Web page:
Alas, having a description of the bomber is not the same as having him in your hands. To this day, no one has ever been arrested for that crime. But what this particular incident shows is that forensic hypnosis is a valuable tool in the fight against crime.

To the uninformed, hypnosis may seem like a lot of hocus pocus about nothing but as a former practicing hypnotist, I can assure you that it is anything but a lot of hocus pocus.

Diggett was able to probe into the recesses of the witness' mind because he knew that the memory of the event had not been erased from his mind. To understand why, one must have an inkling of what memory is all about. To do that, let's go back to the witness’ mind while he was at the scene of the bombing.

The witness is watching a man walking with his suitcase in his arms as if he is carrying a cake. The image of what he is seeing is shooting its way along one million nerve fibres leading to the optical lobe at the back of his brain. The image splays over the region of the optical lobe 5000 times larger than what the image was when it first entered the 100 million light-sensitive cells in the retinas of his eyeballs.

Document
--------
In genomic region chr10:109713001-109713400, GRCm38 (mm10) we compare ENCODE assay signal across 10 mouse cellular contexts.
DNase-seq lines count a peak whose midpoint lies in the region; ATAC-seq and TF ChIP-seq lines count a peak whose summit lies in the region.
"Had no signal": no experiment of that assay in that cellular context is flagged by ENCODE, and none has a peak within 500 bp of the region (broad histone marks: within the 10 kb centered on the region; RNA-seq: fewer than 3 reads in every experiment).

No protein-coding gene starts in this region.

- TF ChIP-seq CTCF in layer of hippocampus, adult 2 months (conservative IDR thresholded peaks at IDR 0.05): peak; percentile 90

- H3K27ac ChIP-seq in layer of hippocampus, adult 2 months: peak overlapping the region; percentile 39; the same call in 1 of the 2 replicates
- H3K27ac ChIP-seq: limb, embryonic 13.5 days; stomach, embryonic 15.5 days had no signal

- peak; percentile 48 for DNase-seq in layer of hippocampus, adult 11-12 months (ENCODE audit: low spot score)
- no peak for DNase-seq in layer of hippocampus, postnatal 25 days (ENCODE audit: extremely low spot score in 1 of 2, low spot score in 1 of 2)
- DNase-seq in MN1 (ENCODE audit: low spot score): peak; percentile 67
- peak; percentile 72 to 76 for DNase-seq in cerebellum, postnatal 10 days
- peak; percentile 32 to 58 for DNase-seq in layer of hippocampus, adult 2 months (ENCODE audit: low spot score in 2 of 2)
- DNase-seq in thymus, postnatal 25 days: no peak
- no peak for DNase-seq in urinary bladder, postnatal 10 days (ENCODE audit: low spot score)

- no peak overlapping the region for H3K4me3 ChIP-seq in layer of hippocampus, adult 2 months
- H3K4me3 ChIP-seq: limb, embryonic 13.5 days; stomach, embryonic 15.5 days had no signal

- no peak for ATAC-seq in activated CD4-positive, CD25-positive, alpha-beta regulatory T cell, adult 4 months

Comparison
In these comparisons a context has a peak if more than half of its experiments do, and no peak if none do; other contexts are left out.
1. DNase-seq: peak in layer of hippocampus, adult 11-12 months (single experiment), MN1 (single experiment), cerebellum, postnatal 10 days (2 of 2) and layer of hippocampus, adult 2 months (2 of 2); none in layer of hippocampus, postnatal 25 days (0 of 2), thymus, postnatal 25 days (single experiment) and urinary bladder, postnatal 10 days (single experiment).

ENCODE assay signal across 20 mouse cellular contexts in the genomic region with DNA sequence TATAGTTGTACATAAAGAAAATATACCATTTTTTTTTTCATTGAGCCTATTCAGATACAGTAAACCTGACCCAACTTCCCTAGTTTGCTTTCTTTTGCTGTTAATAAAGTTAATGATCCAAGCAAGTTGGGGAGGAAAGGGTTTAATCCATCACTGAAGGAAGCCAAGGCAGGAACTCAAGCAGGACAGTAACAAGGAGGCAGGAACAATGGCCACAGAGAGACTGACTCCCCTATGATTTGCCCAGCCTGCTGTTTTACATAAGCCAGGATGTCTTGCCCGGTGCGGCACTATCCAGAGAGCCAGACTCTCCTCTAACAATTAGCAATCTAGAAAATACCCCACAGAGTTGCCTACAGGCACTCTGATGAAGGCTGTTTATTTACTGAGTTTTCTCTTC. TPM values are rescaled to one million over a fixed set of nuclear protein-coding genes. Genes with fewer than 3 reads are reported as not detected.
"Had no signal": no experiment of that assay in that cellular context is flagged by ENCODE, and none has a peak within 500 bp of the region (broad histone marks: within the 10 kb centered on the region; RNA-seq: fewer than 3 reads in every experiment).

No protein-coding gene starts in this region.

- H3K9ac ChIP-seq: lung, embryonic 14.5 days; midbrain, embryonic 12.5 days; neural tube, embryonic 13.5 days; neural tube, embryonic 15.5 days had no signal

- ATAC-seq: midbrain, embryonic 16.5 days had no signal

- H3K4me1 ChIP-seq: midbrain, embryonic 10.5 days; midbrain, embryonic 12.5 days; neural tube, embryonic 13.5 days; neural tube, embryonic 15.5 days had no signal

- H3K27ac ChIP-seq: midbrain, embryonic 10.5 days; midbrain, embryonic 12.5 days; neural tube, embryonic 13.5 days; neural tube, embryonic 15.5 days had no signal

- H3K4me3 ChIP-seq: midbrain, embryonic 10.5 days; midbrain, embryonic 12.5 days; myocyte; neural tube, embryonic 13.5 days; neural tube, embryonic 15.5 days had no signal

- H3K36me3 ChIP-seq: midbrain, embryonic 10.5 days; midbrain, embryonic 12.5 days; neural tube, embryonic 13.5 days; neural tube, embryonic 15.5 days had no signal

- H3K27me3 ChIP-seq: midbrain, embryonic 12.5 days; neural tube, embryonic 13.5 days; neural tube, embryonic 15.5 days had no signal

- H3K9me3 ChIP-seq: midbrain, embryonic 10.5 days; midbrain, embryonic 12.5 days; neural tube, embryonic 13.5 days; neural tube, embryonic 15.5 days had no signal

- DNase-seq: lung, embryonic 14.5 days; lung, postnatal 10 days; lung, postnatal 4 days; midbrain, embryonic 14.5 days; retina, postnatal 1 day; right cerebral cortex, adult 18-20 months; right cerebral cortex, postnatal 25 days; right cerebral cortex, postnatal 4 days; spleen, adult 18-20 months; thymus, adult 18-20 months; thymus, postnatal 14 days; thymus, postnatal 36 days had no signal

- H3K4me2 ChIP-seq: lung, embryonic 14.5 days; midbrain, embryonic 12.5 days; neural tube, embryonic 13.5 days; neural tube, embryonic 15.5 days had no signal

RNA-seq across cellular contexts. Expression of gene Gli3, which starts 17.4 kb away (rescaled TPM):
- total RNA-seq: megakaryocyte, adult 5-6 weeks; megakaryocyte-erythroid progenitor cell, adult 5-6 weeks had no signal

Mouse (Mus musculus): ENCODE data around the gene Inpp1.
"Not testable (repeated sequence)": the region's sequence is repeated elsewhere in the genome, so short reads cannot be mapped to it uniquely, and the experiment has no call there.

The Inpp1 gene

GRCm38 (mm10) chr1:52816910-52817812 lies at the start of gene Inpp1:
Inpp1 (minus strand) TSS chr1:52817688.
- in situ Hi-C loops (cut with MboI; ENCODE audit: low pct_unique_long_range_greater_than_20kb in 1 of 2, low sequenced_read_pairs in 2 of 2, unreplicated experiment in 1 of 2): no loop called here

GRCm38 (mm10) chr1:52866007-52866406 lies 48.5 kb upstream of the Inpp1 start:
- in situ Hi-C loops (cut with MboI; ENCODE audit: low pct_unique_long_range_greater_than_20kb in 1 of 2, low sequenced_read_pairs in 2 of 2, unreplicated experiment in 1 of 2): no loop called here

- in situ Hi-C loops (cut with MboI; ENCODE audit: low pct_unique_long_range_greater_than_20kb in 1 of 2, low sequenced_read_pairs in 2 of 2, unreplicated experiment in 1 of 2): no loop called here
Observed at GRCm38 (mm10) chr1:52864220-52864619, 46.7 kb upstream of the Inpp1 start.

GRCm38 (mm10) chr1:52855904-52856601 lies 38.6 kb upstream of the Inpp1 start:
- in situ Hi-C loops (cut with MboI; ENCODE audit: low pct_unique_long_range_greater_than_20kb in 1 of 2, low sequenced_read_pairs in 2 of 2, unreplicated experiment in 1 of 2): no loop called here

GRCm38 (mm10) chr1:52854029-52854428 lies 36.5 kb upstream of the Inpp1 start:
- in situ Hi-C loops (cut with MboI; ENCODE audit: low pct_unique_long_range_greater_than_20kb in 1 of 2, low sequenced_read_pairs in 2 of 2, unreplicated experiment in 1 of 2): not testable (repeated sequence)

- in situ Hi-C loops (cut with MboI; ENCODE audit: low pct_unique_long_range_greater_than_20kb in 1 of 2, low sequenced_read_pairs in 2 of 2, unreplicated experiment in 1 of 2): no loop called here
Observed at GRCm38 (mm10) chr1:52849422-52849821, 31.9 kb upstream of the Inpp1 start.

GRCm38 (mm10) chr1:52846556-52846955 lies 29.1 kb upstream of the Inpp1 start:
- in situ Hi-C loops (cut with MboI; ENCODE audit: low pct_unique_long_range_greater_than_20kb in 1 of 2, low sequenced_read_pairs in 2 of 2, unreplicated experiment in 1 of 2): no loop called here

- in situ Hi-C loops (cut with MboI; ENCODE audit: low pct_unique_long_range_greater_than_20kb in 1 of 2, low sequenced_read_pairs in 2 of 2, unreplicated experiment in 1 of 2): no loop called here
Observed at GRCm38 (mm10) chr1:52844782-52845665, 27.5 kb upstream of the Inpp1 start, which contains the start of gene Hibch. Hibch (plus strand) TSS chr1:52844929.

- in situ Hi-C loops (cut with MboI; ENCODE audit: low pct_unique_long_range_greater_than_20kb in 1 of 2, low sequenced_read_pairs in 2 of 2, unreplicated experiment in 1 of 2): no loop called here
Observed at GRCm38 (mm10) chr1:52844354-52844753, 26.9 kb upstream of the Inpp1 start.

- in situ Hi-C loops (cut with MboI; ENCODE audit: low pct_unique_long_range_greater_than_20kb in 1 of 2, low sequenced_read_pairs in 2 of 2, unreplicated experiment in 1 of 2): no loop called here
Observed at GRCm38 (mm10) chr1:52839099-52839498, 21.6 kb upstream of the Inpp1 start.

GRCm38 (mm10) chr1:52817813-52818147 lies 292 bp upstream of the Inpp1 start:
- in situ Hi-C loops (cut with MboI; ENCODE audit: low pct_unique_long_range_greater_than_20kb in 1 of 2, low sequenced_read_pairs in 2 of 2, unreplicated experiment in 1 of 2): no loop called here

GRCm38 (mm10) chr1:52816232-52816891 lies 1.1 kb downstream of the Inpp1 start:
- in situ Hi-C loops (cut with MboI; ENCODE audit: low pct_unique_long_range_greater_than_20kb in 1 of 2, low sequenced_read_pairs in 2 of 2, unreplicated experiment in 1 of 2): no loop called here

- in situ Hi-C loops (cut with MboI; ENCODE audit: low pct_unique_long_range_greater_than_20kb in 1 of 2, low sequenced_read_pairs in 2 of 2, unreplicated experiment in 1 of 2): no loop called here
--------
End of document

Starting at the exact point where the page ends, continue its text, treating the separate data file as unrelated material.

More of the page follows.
Instantly, his mind begins questioning the logic of what he is seeing but at the same time this is happening, a copy of that image is sent directly to the amygdala (almond shaped semi-brain which regulates 'fright and fight') and from there, to the cerebrum (which is also a semi-brain) situated at the rear and top of the brain. It is in the cerebrum that the memory of the event is stored. There it rests amidst both notable and non-descript events in his life, such as his first love, his last meal, graduation day, the man carrying the suitcase in his arms. It is stored in his memory with fifteen or more trillion separate bits of information. Actually, there can be more bits of information stored in the human brain than there are actual brain cells to receive them.